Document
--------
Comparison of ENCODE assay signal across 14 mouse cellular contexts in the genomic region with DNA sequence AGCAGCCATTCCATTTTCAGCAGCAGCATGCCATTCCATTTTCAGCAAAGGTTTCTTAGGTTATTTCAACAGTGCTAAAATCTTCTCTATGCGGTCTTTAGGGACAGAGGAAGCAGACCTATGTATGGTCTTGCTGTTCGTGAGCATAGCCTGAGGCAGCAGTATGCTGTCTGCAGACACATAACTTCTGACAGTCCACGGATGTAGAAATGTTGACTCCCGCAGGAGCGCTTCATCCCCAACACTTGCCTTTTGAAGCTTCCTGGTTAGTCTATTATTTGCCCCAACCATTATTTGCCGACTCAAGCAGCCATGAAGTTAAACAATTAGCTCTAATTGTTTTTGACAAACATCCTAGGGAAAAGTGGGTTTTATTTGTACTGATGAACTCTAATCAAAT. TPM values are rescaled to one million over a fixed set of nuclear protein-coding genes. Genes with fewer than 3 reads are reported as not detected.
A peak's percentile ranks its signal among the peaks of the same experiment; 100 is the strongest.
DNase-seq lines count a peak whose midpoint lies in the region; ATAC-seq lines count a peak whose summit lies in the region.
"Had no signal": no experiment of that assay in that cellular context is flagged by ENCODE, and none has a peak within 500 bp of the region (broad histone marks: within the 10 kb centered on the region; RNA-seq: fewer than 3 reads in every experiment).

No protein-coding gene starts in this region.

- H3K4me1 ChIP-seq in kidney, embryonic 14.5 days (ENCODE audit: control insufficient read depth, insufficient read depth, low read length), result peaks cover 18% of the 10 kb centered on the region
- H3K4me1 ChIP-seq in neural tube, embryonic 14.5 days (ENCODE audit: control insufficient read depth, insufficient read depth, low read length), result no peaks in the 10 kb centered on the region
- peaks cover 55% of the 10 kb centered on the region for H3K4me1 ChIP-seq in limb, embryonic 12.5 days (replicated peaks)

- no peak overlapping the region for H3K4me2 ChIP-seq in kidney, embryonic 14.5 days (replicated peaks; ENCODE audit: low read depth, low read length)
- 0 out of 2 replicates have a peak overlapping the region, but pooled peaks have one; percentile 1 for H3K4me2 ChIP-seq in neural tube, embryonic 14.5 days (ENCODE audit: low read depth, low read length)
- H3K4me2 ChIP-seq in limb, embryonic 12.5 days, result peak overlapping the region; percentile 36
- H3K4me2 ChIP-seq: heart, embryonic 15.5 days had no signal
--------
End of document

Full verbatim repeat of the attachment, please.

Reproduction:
Comparison of ENCODE assay signal across 14 mouse cellular contexts in the genomic region with DNA sequence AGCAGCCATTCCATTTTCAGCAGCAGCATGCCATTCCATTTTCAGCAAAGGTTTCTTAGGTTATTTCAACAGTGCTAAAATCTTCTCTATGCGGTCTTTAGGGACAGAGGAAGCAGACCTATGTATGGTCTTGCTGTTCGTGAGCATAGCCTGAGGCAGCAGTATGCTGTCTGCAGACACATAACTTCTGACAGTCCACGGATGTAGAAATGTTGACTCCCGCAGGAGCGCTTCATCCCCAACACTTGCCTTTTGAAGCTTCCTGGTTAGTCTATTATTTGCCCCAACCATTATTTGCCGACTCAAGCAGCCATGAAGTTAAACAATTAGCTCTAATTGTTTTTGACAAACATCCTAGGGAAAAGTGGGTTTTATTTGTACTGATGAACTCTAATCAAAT. TPM values are rescaled to one million over a fixed set of nuclear protein-coding genes. Genes with fewer than 3 reads are reported as not detected.
A peak's percentile ranks its signal among the peaks of the same experiment; 100 is the strongest.
DNase-seq lines count a peak whose midpoint lies in the region; ATAC-seq lines count a peak whose summit lies in the region.
"Had no signal": no experiment of that assay in that cellular context is flagged by ENCODE, and none has a peak within 500 bp of the region (broad histone marks: within the 10 kb centered on the region; RNA-seq: fewer than 3 reads in every experiment).

No protein-coding gene starts in this region.

- H3K4me1 ChIP-seq in kidney, embryonic 14.5 days (ENCODE audit: control insufficient read depth, insufficient read depth, low read length), result peaks cover 18% of the 10 kb centered on the region
- H3K4me1 ChIP-seq in neural tube, embryonic 14.5 days (ENCODE audit: control insufficient read depth, insufficient read depth, low read length), result no peaks in the 10 kb centered on the region
- peaks cover 55% of the 10 kb centered on the region for H3K4me1 ChIP-seq in limb, embryonic 12.5 days (replicated peaks)

- no peak overlapping the region for H3K4me2 ChIP-seq in kidney, embryonic 14.5 days (replicated peaks; ENCODE audit: low read depth, low read length)
- 0 out of 2 replicates have a peak overlapping the region, but pooled peaks have one; percentile 1 for H3K4me2 ChIP-seq in neural tube, embryonic 14.5 days (ENCODE audit: low read depth, low read length)
- H3K4me2 ChIP-seq in limb, embryonic 12.5 days, result peak overlapping the region; percentile 36
- H3K4me2 ChIP-seq: heart, embryonic 15.5 days had no signal